State motorcycle rider training starts in April

ST. PAUL — The Minnesota Department of Public Safety (DPS) Motorcycle Safety Center (MMSC) urges riders of all skill levels to take a training course, following a deadly year for motorcyclists in 2012.

Last year, 53 motorcycle riders were killed, a 26 percent increase from 2011. Motorcycle rider training is an affordable option that teaches crash-avoidance techniques and hones critical riding skills. Motorcycle training information will be presented at the Donnie Smith Bike Show Saturday and Sunday at the St. Paul River Centre. A complete course listing is available online at motorcyclesafety.org.

Motorcycle riders are encouraged to register for the MMSC rider training season online at motorcyclesafety.org. Courses run April through October and include the Basic Rider Course, the essential beginning rider course and the civilian police motorcycle course, where experienced riders can learn the same techniques used by police motor officers.

Courses are available at 30 campuses throughout Minnesota, including Duluth, Grand Marais, Mankato, Moorhead, Rochester, St, Cloud and Twin Cities area.

Without proper training, new riders are more likely to be involved in a crash. Experienced riders also benefit from additional training to hone their crash-avoidance skills, including countersteering and emergency braking.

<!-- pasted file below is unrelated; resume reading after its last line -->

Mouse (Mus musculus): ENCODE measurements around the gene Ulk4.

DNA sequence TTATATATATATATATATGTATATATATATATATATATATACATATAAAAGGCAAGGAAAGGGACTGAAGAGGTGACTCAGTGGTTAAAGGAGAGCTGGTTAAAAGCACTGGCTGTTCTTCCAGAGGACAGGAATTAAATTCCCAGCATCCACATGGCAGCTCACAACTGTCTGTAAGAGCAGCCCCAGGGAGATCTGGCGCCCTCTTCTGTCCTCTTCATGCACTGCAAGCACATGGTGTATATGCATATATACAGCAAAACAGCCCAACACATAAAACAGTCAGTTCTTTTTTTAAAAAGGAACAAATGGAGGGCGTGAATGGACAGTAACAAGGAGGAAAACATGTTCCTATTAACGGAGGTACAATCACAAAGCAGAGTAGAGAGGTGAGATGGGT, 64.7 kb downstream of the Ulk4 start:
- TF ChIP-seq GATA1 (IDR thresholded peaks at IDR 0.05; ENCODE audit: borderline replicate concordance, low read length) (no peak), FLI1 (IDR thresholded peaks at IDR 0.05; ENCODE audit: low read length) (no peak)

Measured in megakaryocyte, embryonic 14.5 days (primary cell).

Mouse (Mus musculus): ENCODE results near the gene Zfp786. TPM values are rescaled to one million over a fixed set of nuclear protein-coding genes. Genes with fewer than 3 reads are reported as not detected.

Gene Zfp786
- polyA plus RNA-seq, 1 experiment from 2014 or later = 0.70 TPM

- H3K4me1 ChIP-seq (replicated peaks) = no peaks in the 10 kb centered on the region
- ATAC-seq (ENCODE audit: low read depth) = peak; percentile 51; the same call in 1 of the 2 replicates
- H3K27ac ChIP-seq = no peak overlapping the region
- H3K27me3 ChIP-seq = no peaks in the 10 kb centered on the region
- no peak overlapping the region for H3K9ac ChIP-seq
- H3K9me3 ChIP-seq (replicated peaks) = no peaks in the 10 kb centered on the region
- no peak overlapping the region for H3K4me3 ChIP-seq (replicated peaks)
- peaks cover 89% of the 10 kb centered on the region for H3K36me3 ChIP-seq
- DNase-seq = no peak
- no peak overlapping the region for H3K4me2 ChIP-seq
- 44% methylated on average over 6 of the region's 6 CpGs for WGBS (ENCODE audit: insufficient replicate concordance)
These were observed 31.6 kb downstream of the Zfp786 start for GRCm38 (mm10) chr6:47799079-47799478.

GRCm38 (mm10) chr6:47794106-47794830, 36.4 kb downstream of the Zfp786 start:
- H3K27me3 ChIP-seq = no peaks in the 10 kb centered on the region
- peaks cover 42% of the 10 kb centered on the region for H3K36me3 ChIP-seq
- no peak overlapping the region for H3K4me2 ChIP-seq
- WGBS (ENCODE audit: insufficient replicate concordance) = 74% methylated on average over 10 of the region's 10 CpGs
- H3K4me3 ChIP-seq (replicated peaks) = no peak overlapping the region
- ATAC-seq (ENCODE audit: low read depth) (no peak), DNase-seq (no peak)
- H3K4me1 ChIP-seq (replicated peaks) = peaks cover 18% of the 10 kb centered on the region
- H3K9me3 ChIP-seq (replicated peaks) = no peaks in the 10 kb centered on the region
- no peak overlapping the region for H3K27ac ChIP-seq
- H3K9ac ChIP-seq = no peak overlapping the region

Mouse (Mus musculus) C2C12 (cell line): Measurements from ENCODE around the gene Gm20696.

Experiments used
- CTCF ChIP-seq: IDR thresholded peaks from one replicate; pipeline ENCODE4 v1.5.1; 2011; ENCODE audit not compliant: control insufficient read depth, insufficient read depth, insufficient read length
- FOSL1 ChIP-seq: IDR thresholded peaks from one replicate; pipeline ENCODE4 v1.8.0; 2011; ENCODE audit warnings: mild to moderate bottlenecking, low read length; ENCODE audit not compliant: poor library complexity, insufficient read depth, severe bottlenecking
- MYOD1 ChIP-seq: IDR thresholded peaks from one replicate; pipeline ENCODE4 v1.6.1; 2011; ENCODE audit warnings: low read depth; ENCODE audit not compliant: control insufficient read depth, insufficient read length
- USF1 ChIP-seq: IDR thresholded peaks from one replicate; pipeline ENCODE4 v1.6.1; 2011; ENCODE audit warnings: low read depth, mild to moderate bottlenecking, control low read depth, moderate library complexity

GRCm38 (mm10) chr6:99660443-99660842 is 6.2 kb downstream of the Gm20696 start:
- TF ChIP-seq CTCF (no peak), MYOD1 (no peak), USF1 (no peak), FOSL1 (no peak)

To promote rider training, MMSC is launching a “Ride Better. Ride Smarter. Ride Longer.” rider training campaign. The campaign aims to demonstrate the skills learned and honed through training that provide riders the means to be safer on the road.

The Donnie Smith Show provides riders the opportunity to talk to Motorcycle Safety Foundation (MSF)-certified rider-coaches about rider training courses and other motorcycle safety topics. It also offers riders the chance to test their riding skills in a virtual environment on the SMARTrainer motorcycle simulator with a range of scenarios to test skills.

The Minnesota Motorcycle Safety Center (MMSC) provides rider education, training and licensing to prevent motorcycle crashes and the resulting fatalities and injuries. It was created in the early 1980s to address record high motorcyclist fatalities. The MMSC provides on-cycle and classroom rider training courses, develops awareness campaigns and informational materials, and coordinates third-party skills testing for motorcycle license endorsement through the Basic Rider Course and evening testing at select DVS Exam Stations.

Motorcycle safety is a component of Toward Zero Deaths (TZD), the state’s primary road safety initiative. A primary vision of the TZD program is to create a safe driving culture in Minnesota in which motorists support a goal of zero road fatalities by practicing and promoting safe and smart driving behavior.

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